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Severe hearing loss/autism: How to treat?

Kate Johnston Kate at ricochet.net
Tue Sep 2 15:13:26 EST 1997

As a person with severe hearing loss who is also the mother of an 
autistic son, I had to jump into this fascinating discussion.  As I have 
personal knowledge of both hearing loss and autism, I am positive that 
your best bet of finding ways of working with these combined conditions 
is going to be from people knowledgeable about autism.  It's not going 
to be easy, and you're going to have to search long and hard for the 
right person, but there ARE people out there who can help!  

I wasn't able to get much help from audiologists, for the most part, 
when I was searching for answers about my own son, although I do believe  
there are a few of them out there who can help.  It might be useful to 
find an audiologist who is willing to team up with someone knowledgeable 
in autism, such as a behavioral specialist, to ensure your son gets the 
best help possible.

I understand what you mean by the problems inherent in trying to treat 
the conditions separately.  Neither the autism nor the hearing loss is 
going to go away at any time, and definitely not during diagnosis nor 
treatment.  And in fact, it is going to be difficult to distinguish one 
from the other.

Some autistic people do have problems with certain frequencies.  I don't 
necessarily believe this is true of ALL persons with autism, although 
there are many proponents of this.

Good luck with the ABR.  My own son had one at 2 1/2 years, and I NEVER 
want to put either him or his father or myself through that experience 
again!  It did have the benefit of validating mine and my husband's 
beliefs that our son did not have a hearing loss.

You don't say whether your autistic son is a child or not.  I had some 
correspondence with an audiologist I met on the Internet (and who I 
think is still subscribed to this newsgroup) who told me there are  
different approaches to ABR for a child.  He also had this to add:

"A better approach would be to use Distortion Product Otoacoustic 
Emissions (DPOAE).  This tests the integrity of the cochlea's outer hair 
cells *without sedating the child*.  If they fail the DPOAE, then a 
sedated diagnostic ABR may con firm, but dot define the problem.  If 
there appears to be a sensorineural loss, then conventional behavioral 
audiometry should be startedto better define the loss."

After I'd raised the question (after my son had "failed" a conventional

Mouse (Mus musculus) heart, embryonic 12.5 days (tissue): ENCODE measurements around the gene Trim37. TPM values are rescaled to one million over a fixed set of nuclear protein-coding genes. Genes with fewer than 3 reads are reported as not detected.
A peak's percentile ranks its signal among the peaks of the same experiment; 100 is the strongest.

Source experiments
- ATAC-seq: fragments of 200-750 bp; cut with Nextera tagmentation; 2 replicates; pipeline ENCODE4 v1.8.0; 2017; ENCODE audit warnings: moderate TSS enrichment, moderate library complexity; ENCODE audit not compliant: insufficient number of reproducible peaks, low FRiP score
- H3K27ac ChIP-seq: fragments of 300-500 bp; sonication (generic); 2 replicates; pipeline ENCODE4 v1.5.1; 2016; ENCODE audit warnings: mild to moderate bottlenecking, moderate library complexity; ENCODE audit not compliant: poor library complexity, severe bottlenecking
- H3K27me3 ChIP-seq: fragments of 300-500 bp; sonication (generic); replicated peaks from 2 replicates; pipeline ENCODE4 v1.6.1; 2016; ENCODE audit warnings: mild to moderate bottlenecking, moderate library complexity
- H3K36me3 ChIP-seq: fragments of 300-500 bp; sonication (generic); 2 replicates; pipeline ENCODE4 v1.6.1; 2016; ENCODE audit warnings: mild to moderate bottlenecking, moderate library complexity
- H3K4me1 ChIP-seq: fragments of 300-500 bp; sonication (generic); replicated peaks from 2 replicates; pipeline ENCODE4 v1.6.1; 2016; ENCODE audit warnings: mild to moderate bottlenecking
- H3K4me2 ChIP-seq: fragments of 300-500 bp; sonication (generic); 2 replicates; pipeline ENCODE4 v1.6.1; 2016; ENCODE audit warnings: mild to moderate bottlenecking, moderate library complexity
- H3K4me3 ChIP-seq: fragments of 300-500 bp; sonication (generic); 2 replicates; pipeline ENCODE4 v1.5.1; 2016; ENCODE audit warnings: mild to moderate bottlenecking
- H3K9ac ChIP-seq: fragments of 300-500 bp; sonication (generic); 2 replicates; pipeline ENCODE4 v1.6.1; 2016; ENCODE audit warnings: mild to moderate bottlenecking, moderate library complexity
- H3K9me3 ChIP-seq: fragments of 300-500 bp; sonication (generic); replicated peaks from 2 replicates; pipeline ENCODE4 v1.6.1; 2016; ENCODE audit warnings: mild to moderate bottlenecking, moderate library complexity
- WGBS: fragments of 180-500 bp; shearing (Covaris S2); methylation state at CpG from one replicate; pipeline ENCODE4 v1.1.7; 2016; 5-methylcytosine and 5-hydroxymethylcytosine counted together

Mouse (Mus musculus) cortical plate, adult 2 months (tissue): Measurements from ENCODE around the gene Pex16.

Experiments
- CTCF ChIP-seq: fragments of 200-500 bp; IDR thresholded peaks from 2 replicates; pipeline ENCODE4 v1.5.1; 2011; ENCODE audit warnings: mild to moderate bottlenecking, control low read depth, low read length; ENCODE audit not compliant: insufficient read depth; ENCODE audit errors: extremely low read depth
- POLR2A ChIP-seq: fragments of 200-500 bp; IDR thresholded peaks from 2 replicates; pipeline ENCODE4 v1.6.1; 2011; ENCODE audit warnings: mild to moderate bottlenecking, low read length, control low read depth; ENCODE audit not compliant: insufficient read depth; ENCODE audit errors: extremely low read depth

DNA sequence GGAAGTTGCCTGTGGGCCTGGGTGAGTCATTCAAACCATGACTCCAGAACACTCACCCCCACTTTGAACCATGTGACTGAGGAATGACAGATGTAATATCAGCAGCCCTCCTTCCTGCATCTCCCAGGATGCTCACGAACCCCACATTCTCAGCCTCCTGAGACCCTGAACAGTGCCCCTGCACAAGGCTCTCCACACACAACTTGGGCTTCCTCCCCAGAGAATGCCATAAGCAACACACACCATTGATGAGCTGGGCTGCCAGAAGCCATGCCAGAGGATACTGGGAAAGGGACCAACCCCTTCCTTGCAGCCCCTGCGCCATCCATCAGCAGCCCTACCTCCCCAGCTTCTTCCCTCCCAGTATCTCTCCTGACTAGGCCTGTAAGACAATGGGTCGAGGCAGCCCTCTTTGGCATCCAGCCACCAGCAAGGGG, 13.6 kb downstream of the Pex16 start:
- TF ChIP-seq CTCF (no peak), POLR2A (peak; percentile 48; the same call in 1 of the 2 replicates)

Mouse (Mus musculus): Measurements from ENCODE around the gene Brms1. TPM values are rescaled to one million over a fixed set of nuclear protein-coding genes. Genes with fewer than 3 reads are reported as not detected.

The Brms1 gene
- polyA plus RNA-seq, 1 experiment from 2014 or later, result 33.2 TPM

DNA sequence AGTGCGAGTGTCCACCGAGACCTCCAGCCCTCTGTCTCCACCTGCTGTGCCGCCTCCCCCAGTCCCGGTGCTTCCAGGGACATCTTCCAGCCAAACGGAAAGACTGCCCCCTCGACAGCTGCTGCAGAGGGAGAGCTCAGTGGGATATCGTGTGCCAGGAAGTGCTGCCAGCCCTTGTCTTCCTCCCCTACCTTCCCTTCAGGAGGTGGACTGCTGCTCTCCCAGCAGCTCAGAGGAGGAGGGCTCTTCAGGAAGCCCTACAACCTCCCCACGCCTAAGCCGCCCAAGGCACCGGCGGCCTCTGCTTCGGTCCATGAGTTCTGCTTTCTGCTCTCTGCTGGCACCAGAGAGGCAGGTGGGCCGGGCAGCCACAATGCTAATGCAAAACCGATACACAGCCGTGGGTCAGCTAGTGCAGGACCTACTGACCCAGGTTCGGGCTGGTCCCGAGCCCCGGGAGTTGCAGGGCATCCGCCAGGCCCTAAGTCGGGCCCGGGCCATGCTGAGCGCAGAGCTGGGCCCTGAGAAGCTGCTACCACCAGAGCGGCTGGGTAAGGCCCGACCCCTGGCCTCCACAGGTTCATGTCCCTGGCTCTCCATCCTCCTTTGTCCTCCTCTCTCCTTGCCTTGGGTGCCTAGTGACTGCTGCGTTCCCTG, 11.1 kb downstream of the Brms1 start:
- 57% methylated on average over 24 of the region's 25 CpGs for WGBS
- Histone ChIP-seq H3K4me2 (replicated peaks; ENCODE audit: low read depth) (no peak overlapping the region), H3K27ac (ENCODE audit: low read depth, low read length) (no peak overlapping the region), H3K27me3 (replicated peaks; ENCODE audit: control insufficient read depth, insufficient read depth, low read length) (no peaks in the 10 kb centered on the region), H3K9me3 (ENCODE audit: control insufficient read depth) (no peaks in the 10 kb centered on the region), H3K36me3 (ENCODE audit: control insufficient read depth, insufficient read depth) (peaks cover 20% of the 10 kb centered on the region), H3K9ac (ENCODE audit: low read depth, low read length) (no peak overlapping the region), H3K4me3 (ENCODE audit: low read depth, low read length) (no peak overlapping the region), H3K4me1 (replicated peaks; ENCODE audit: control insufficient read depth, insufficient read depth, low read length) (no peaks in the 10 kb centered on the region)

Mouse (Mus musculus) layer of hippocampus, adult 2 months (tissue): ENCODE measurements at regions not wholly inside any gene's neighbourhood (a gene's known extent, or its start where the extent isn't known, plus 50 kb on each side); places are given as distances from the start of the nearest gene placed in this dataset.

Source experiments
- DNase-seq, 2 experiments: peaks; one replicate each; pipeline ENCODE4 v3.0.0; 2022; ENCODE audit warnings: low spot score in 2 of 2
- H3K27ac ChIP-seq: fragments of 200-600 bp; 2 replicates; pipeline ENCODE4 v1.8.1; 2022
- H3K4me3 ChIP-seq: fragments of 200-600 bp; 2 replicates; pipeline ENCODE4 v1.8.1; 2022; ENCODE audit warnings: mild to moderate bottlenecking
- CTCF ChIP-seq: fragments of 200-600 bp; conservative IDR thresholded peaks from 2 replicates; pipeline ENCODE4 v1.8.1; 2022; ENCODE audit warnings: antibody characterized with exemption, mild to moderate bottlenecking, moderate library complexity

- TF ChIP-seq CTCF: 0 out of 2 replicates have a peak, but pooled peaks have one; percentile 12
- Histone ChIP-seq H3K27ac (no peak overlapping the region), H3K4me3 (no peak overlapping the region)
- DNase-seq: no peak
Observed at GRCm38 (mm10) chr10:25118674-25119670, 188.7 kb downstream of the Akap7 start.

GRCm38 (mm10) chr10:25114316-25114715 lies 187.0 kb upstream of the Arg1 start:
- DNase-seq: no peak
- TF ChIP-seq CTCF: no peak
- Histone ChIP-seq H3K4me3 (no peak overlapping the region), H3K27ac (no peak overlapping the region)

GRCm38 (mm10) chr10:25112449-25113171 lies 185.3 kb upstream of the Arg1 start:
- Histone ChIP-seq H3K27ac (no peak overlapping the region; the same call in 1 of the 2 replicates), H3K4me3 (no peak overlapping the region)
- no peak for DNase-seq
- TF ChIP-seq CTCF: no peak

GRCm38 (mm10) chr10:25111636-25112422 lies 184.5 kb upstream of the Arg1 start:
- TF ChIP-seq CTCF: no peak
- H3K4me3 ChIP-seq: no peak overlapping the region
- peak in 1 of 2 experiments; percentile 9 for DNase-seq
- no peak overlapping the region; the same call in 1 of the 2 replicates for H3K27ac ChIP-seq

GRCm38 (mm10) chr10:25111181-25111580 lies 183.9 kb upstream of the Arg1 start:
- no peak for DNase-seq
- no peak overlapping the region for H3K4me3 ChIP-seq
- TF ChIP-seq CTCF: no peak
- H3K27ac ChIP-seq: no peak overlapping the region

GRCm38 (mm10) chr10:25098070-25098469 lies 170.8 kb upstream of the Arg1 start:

hearing test in a soundproof booth), of how does one know a child has 
failed a hearing test because of an actual lack of hearing or because he 
simply does not know how to pay attention, this audiologist said to me:

"Separating attention form lack of sensation is tough, especially with 
autism. DPOAE will allow us to get a much better estimate of hearing 
much sooner."

Good luck!  I will be happy to talk more if you want.

Kate Johnston
kate at ricochet.net
Sunnyvale, California

zepolv wrote:
> I appreciate your response and also your suggestion to post to the
> bit.listserv.autism newsgroup, but I have already posted there on
> several occasions and have not had a response -- probably because, as
> you say, the combined conditions or diagnoses are not that commonly
> found.  There would be a problem, however, in implementing your
> suggestion that the conditions be treated separately, since both
> conditions are present in the same person.  The autism is not going to
> step aside while the hearing loss is being addressed, and neither is the
> hearing loss going to take a back seat when addressing the autism.  A
> full consideration and understanding of the combination of conditions is
> necessary for successful treatment.
> A nonverbal person who is autistic and developmentally disabled does not
> have the ability to communicate the many problems that might develop
> with a hearing aid such as lack of comfort, the presence of undesirable
> noises, sounds, etc. I have also heard that hearing aids must be
> calibrated differently for use in autistic people since some levels of
> sound can actually be painful or extremely agitating.  Is this true?  If
> so, what exactly must be done?  It is also quite possible that he won't
> have the tolerance level necessary to wear a hearing aid, but we're
> certainly willing to give it a try.
> Several medical diagnostic procedures under general anesthesia are
> scheduled for week after next and will include a repeat ABR.  Ear molds
> will be made at the same time.  Are there tests other than ABR which
> would give more information?  What are the best methods of evaluating
> the degree and type of hearing loss in someone who previously had normal
> hearing?  Are there additional areas of expertise desirable in the
> audiologist who will be doing the testing in a person with so many
> special needs and lacks the ability to communicate?
> I recognize that responses are given with good intentions at helping
> with an unusual situation, and I appreciate the time taken to respond.
> I look forward to any comments and/or suggestions that may help my son
> to hear again.  Please send cc: of posting to NoDxJustRx at aol.com.
> Thanks.

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